? ? The objectives of this program are to verify two hypotheses. First, the quantifiable differences in surface reactivity of nanoparticles, as measured by acidity, redox chemistry, metal ion binding and Fenton chemistry as compared to micron-sized particles of similar composition cannot be explained by the increase in surface area alone. Second, the oxidative stress and inflammatory response induced by nanoparticles upon interaction with macrophages and epithelial cells is dependent on their surface reactivity. The basis of these hypotheses is that nanoparticles contain significantly higher number of """"""""broken"""""""" bonds on the surface that provide different reactivity as compared to larger particles. The experimental approach focuses on three classes of manufactured nanoparticles, catalysts (aluminosilicates), titania and carbon. For the catalysts and titania samples, nanoparticles (< 100 nm) and micron-sized particles of similar bulk composition will be studied. For carbon, carbon black and single walled carbon nanotubes are chosen. Nanoparticles of aluminosilicates and titania will be synthesized, whereas the other particles will be obtained from commercial sources. Characterization will involve electron microscopy, surface area, surface and bulk composition. Reactivity of well- characterized particles in regards to their acidity, reaction with antioxidants simulating the lung lining fluid, coordination of iron and Fenton chemistry will be carried out using spectroscopic methods. Particular attention will be paid to surface activation as may exist during manufacturing and processing. In-vitro oxidative stress and inflammatory responses upon phagocytosis of the particles by macrophages and pulmonary epithelial cells will form the toxicological/biological end points of the study. Methods include gene array techniques, assays for reactive oxygen species and adhesion molecules on endothelial cells. As nanotechnology advances are made over the next decades, exposure to nanoparticles is going to increase significantly. Potential inhalation risks exist during manufacture, product recovery, processing and in some cases during consumer use. Risk assessment and management will be facilitated if broad generalizations can be developed correlating surface structure and reactivity of nanoparticles, much like we classify molecules and their toxicity. The expected results from this project will examine for the first time how unsaturated bonds on nanoparticles influence their chemical and biological reactivity. Preparation of nanoparticles in an activated state with unpassivated surface atoms is an important part of this research program. ? ? ? ?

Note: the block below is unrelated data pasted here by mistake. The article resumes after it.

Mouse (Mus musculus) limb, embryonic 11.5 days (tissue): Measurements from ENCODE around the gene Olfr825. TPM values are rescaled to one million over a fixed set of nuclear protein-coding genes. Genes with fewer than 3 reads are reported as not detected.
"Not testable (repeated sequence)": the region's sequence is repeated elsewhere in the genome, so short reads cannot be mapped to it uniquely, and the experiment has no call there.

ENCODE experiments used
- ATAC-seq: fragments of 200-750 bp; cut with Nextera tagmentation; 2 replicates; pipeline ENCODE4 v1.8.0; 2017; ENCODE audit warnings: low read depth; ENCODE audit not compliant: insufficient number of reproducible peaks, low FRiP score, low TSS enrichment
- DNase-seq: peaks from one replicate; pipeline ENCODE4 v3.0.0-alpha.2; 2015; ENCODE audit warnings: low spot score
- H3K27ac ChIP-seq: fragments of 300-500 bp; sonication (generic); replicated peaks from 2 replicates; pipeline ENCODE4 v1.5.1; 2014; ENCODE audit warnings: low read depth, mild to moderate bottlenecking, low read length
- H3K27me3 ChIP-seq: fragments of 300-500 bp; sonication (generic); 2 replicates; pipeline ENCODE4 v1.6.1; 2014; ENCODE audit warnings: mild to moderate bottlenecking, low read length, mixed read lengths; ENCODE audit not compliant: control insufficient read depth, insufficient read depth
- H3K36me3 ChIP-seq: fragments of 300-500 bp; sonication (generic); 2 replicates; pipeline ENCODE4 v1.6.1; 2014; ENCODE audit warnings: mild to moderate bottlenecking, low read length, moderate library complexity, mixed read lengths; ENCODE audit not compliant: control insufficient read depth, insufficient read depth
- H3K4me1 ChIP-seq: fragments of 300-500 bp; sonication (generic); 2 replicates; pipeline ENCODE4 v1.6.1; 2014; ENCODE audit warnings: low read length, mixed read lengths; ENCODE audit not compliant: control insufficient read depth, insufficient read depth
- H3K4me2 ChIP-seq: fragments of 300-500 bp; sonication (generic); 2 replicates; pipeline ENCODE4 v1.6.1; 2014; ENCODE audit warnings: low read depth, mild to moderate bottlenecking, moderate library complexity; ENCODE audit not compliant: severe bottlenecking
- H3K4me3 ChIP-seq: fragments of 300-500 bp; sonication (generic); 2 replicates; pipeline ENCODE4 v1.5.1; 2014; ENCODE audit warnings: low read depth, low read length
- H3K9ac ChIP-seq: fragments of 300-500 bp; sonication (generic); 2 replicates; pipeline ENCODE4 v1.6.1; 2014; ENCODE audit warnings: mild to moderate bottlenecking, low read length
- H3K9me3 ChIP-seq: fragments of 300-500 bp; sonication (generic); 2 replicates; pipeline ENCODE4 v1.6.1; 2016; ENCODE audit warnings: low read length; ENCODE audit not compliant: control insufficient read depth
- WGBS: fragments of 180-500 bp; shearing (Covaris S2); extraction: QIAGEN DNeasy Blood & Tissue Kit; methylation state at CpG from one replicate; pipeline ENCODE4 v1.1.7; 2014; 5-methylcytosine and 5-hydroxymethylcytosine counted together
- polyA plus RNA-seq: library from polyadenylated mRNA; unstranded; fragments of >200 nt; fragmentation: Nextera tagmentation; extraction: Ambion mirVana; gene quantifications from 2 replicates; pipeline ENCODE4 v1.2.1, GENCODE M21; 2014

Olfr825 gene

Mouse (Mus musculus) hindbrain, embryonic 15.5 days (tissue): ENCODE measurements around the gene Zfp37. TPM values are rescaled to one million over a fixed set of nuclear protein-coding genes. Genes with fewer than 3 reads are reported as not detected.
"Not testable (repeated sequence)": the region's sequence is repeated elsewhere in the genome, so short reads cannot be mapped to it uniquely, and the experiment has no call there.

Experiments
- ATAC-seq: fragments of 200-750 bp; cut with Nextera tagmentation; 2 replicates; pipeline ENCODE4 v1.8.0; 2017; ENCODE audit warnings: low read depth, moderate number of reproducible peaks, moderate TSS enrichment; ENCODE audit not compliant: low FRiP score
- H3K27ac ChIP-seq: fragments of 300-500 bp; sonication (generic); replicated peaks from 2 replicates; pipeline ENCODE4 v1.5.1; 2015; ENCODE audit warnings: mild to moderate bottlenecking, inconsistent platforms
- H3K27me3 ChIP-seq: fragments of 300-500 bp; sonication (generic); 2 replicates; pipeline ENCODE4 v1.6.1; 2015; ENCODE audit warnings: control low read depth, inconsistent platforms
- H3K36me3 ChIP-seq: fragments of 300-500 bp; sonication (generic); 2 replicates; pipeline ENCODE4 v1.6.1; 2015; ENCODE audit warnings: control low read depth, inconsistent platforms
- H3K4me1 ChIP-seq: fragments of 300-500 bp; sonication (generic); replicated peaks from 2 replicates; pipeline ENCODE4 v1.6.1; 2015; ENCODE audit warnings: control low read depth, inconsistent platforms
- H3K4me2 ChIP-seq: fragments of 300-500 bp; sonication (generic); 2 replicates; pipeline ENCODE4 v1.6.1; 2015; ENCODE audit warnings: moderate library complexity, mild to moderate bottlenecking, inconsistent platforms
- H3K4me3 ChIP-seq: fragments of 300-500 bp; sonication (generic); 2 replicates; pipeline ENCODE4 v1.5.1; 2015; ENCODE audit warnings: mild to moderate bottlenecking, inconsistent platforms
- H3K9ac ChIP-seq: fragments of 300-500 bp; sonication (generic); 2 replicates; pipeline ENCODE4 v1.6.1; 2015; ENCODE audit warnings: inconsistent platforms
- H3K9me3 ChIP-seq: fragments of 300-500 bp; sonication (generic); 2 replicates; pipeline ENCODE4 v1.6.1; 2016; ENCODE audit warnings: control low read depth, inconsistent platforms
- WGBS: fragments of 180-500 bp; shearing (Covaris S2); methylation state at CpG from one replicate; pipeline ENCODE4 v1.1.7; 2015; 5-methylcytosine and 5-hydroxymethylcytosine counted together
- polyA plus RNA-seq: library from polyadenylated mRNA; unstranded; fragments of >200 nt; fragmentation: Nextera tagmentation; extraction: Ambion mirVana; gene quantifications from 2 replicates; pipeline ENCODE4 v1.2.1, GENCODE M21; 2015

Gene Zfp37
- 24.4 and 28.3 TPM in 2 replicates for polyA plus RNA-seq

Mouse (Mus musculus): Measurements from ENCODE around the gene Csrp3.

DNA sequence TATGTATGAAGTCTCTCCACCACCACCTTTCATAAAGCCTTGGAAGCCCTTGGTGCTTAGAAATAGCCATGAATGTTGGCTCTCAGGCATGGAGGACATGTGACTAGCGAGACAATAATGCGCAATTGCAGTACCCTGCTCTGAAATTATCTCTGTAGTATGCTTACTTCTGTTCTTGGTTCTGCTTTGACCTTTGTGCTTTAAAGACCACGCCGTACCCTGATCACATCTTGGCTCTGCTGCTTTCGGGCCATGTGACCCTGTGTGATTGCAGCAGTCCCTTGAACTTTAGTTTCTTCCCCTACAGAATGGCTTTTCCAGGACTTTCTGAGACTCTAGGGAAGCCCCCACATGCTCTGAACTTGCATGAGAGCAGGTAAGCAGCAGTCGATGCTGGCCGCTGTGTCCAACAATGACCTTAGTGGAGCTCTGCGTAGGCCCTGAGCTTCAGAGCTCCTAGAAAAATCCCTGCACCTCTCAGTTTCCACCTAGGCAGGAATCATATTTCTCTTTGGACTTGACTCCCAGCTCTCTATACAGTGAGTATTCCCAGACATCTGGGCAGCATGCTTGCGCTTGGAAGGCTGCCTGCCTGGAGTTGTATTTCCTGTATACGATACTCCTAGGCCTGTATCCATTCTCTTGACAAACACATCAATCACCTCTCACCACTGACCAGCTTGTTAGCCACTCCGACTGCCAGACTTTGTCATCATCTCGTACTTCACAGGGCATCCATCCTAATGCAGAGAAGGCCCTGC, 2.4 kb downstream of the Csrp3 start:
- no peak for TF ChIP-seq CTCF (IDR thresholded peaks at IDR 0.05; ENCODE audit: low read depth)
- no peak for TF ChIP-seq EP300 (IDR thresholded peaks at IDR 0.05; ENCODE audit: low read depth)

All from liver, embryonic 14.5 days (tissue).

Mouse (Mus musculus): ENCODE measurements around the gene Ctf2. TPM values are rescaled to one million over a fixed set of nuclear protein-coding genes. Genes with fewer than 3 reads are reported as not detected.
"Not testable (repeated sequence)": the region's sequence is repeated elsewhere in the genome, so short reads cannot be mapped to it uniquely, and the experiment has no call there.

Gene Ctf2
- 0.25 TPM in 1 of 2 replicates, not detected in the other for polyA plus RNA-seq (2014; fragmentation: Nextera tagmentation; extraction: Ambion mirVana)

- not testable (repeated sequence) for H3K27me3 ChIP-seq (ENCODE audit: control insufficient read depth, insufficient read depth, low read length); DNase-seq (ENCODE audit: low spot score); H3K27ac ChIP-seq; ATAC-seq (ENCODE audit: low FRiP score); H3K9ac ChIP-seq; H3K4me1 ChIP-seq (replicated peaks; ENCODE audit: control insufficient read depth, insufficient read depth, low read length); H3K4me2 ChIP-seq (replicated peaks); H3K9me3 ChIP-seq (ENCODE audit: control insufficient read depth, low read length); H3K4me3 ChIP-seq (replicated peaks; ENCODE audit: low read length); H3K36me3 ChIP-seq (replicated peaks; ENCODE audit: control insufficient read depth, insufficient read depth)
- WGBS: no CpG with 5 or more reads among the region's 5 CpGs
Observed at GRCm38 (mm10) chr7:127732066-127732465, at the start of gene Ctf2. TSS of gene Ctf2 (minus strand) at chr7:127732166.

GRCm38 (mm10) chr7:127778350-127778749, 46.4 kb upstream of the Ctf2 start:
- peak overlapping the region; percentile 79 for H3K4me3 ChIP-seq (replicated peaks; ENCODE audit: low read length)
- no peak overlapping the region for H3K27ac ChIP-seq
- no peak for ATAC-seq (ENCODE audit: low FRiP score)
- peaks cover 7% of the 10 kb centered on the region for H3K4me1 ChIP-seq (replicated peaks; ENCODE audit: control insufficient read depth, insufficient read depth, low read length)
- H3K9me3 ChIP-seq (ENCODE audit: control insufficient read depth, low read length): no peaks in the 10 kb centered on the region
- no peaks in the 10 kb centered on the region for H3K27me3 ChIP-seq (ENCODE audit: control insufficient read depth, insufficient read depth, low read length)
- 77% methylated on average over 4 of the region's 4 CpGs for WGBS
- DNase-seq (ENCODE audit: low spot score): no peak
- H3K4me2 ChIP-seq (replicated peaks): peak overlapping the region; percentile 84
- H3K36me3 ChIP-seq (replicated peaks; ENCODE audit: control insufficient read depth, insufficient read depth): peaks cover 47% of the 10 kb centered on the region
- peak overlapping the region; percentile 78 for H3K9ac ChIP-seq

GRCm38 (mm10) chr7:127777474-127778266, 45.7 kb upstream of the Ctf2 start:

National Institute of Health (NIH)
National Institute for Occupational Safety and Health (NIOSH)
Research Project (R01)
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Special Emphasis Panel (ZES1-SET-D (D1))
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Potula, Viji
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Ohio State University
Schools of Arts and Sciences
United States
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